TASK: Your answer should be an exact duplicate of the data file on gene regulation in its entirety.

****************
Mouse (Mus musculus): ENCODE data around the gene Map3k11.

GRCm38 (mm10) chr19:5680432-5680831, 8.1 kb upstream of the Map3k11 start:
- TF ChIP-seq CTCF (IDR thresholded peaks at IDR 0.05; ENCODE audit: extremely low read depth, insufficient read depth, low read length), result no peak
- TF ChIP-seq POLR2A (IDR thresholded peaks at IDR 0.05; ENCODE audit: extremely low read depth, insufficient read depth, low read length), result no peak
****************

Mouse (Mus musculus): ENCODE data around the gene Map3k11.

GRCm38 (mm10) chr19:5680432-5680831, 8.1 kb upstream of the Map3k11 start:
- TF ChIP-seq CTCF (IDR thresholded peaks at IDR 0.05; ENCODE audit: extremely low read depth, insufficient read depth, low read length), result no peak
- TF ChIP-seq POLR2A (IDR thresholded peaks at IDR 0.05; ENCODE audit: extremely low read depth, insufficient read depth, low read length), result no peak